Cana dominates Sedat; she takes decisions on their behalf, has a set order, and doesn’t like a disturbance in her routine. She is rebellious but conforms to the order set by society. Her husband Alp is unaware of Cana-Sedat’s 7-year long relationship and her cheating on him. She gains immense gratification from seeing Sedat unable to resist her. She humiliates Sedat & he enjoys the authority Cana exerts on him. Their masochist relationship is hidden from the rest of the world.
She is the complete opposite of Nalan. Cana is a seductress; sexually liberated, knowingly uses her sexuality to her advantage. She is self-centered, openly deviant, deceitful, and manipulative. She is a planner and a plotter. Selen and Cana are frenemies. Cana, who is secretly jealous of Nalan & her beauty, tries to put her down at every opportunity.
Rafet pushes for Sedat’s marriage to save him from Cana. He chooses Yasemin, whom Gülcihan & Selen dislike immensely. They feel she is not a perfect fit for their family. Selen is tasked with finding a girl suitable for their family.
One day at the restroom in their hotel, Selen overhears Billur & Nalan’s conversation. From their conversation, she finds out Nalan has never had a boyfriend or relationship. She realizes Nalan is naive and has been raised as a princess. Selen immediately tells her mother, Gülcihan Koroglu, about Nalan.
When they find out she is their employee Adil’s daughter, the mother-daughter duo takes the proposal to Rafet. This is their only opportunity to get rid of Yasemin. Rafet is more than pleased with the selection, but Sedat rejects the idea of marriage. He is vehemently opposed to getting married to someone else when he is in love with Cana. Cana, however, thinks otherwise. She believes his marriage with Nalan will take the eye off them & will grant them much-needed freedom. Sedat is reluctant and unwilling, but Cana wears him down with her persistence. He then enters this game willfully for his own gains.
This is exhibited in a fluffy scene at a coffee place in the company. The writers & director shed light on Nalan’s innocence & Sedat’s exacting & willful behavior, his mannerisms & his desires. What he wants, exactly how, and at what cost is perfectly highlighted here.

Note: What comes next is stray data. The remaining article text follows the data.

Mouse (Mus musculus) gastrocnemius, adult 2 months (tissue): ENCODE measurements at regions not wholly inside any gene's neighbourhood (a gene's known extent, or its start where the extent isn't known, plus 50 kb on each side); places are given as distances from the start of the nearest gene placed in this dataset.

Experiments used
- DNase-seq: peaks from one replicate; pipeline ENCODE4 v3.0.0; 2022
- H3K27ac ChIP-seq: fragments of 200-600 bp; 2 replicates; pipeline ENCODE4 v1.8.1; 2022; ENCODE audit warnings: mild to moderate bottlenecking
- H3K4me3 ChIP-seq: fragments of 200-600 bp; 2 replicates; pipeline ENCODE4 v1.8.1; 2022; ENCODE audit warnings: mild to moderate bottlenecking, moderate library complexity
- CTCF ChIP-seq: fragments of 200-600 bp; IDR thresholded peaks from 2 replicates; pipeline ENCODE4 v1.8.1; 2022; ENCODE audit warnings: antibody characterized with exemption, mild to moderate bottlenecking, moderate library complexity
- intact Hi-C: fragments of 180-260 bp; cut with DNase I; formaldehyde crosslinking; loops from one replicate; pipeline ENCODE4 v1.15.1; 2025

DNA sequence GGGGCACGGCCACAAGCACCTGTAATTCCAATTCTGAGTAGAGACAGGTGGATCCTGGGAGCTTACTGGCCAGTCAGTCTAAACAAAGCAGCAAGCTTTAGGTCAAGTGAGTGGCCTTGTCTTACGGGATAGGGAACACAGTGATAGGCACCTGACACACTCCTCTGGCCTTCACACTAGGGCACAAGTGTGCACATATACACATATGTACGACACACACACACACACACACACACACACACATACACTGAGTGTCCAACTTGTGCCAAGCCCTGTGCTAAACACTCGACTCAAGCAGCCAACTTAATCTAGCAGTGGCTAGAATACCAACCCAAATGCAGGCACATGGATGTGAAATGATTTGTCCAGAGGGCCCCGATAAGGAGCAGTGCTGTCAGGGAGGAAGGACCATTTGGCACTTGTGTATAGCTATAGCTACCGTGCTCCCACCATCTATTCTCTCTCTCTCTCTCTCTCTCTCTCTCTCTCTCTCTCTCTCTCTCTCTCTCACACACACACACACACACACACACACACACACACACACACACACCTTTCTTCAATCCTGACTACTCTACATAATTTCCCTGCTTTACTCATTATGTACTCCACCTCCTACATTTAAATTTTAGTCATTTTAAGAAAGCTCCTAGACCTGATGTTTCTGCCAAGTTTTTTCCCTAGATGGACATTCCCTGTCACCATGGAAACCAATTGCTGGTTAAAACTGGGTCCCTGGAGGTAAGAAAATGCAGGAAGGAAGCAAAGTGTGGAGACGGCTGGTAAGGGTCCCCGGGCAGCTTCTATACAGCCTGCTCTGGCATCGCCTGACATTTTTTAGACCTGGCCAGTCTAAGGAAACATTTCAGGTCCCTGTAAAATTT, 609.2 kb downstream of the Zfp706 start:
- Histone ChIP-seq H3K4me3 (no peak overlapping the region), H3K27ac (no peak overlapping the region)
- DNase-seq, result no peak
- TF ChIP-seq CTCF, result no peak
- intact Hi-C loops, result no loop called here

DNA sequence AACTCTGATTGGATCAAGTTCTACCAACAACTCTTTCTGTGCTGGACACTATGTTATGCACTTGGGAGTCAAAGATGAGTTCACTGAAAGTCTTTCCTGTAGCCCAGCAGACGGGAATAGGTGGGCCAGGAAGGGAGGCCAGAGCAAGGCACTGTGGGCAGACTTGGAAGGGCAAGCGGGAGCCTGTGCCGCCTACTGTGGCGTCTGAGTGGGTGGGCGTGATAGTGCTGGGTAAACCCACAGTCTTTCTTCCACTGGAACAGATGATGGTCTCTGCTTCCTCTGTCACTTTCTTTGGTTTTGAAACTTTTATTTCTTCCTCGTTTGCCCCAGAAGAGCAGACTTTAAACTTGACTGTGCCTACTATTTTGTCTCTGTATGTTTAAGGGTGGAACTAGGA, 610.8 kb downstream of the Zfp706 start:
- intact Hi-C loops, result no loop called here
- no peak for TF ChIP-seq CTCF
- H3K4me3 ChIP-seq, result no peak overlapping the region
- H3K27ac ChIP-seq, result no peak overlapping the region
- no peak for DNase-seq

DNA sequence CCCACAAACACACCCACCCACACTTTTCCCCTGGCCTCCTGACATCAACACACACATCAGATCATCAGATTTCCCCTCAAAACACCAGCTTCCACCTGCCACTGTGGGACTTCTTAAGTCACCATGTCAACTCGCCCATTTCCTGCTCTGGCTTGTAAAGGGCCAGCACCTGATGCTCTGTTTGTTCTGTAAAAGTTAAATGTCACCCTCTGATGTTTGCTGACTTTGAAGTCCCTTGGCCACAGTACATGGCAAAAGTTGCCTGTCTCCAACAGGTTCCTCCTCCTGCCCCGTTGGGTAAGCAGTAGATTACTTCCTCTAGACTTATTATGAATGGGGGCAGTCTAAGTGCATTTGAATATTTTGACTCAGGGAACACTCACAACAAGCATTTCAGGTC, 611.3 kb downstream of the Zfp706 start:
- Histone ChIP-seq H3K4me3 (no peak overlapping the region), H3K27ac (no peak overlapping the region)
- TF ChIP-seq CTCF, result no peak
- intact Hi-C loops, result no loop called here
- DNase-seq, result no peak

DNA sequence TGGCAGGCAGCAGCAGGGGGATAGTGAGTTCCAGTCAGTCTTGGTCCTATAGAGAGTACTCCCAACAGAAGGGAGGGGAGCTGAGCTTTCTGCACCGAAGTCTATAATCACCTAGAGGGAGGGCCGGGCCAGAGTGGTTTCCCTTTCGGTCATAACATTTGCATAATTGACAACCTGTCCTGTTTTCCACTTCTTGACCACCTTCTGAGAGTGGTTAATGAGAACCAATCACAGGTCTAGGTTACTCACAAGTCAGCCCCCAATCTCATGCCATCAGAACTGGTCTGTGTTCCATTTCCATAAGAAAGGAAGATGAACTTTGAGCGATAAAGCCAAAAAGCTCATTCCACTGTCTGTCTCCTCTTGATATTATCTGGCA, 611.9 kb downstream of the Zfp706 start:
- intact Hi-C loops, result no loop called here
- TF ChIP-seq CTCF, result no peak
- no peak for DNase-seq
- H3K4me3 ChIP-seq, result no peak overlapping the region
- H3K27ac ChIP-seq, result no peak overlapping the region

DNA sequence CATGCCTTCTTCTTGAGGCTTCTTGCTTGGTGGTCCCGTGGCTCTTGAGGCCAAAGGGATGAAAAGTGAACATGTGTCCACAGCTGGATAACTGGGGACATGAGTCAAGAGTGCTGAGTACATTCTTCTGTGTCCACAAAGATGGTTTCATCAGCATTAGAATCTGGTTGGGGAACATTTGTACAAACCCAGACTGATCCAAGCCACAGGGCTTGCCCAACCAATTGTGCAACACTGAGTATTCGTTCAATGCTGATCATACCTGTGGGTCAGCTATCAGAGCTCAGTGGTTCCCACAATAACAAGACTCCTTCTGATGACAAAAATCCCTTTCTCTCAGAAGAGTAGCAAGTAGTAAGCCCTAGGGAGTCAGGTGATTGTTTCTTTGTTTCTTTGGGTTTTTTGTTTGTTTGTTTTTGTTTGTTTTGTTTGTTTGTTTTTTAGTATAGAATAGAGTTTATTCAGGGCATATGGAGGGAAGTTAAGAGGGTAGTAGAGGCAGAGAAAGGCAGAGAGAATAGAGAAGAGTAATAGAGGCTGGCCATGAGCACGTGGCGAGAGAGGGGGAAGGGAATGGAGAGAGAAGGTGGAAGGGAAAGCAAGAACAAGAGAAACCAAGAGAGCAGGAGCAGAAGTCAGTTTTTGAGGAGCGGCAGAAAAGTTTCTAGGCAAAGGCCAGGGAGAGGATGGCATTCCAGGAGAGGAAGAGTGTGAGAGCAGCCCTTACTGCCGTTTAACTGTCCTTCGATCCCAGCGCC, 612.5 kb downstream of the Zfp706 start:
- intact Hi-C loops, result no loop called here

Hence, unbeknownst to Nalan, Sedat’s family and his lover deliberately choose Nalan as their sacrifice, each for their own sinister reasons and agendas.
Sedat & Nalan
Sedat embarks on his game to ensnare Nalan while he continues his dalliance with Cana. His sexual appetite represents a world Nalan does not understand, and she has no help from her mother, who is initially opposed to the marriage. Feride is not as trusting as Adil, who pushes for the wedding, thinking it will provide Nalan with her much-needed freedom.
As the marriage plans go through, and Feride discovers Sedat with Cana, instead of saving her child, she seems to take a twisted pleasure in sending Nalan to her new hell at the Koroğlu mansion.
The only person to understand and protect Nalan is Muzzo, and the two come to share a profound, inexplicable, unsaid bond. It is like they understood each other when their gazes met at the hospital after Sedat got into a willful accident. They feel each other’s emptiness, pain. They don’t often need words to converse. A glance is enough to convey their thoughts and moods. Muzzo is the voice of reason and the voice of the audience. Muzzo sees Nalan for who she is. He realizes Nalan has no airs about her; she is a very unsuspecting girl, unaware. She is all heart and more natural than anyone he knows around him.
Muzzo defends Nalan against Sedat whenever he catches Sedat resorting to using Nalan as a scapegoat in his elaborate and self-destructive love games. We are given hints of a prior incident where Sedat and Muzzo fell for the same girl, and Sedat harms her somehow, but we do not know the details. This is yet another dimension for Nalan’s suffering; being a pawn in a power game between the two brothers, even though Muzzo accepts that Nalan can never be his.
Despite the best of his intentions, Muzzo is an enabler of the Koroğlu cruelty towards Nalan. Muzzo knows of Sedat’s games on Nalan, like buying an expensive pendant for a jewelry store girl and blaming it on Nalan or how Sedat cheats on Nalan with Cana. Muzzo is also aware of why Sedat agreed to marry Nalan: get the company and a license to have his secret rendezvous with Cana. But he does nothing to really break the façade.
Muzzo, Selen, Gülçihan, and Rafet organize a family dinner (season one) before the wedding, where they introduce Cana as a family member and almost a sibling to Sedat. They host a charade to ensure Nalan or her family don’t suspect Cana & Sedat’s illicit, sadist, & masochist relationship.
Nalan’s entry into the Koroğlu mansion seems to have fanned the flames of the deep fissures in the family. Gülcihan is upset with Rafet for giving land and a car to Nalan as a gift before marriage. Being at the receiving end of Rafet’s stinginess, she is angry that her children, especially Sedat, have to hide whatever they buy while he shows his generosity to Nalan. Gülcihan begins to harbor slight negativity against Nalan as the story unfolds, yet she adores her at the same time. Amidst all these machinations in the family she is coming into in the hopes of love, Nalan has no idea what kind of torment awaits her inside that forsaken mansion.